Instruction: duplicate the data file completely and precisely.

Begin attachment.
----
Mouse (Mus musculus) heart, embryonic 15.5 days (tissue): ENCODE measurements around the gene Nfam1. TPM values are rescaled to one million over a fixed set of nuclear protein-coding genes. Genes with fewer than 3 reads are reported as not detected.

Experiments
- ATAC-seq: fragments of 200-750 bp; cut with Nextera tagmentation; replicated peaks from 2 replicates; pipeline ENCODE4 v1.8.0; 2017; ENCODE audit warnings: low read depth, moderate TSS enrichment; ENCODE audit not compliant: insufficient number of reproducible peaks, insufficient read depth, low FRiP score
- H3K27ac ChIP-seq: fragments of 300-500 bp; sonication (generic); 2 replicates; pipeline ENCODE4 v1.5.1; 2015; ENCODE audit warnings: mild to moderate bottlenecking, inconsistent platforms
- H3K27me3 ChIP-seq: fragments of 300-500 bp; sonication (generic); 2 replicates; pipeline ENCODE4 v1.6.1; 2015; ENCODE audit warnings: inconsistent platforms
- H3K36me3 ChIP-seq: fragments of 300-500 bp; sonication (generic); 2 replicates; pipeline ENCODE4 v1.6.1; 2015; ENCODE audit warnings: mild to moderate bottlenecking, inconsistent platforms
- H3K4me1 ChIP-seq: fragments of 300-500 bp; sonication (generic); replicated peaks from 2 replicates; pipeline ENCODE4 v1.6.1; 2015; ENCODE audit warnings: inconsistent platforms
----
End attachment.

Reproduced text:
Mouse (Mus musculus) heart, embryonic 15.5 days (tissue): ENCODE measurements around the gene Nfam1. TPM values are rescaled to one million over a fixed set of nuclear protein-coding genes. Genes with fewer than 3 reads are reported as not detected.

Experiments
- ATAC-seq: fragments of 200-750 bp; cut with Nextera tagmentation; replicated peaks from 2 replicates; pipeline ENCODE4 v1.8.0; 2017; ENCODE audit warnings: low read depth, moderate TSS enrichment; ENCODE audit not compliant: insufficient number of reproducible peaks, insufficient read depth, low FRiP score
- H3K27ac ChIP-seq: fragments of 300-500 bp; sonication (generic); 2 replicates; pipeline ENCODE4 v1.5.1; 2015; ENCODE audit warnings: mild to moderate bottlenecking, inconsistent platforms
- H3K27me3 ChIP-seq: fragments of 300-500 bp; sonication (generic); 2 replicates; pipeline ENCODE4 v1.6.1; 2015; ENCODE audit warnings: inconsistent platforms
- H3K36me3 ChIP-seq: fragments of 300-500 bp; sonication (generic); 2 replicates; pipeline ENCODE4 v1.6.1; 2015; ENCODE audit warnings: mild to moderate bottlenecking, inconsistent platforms
- H3K4me1 ChIP-seq: fragments of 300-500 bp; sonication (generic); replicated peaks from 2 replicates; pipeline ENCODE4 v1.6.1; 2015; ENCODE audit warnings: inconsistent platforms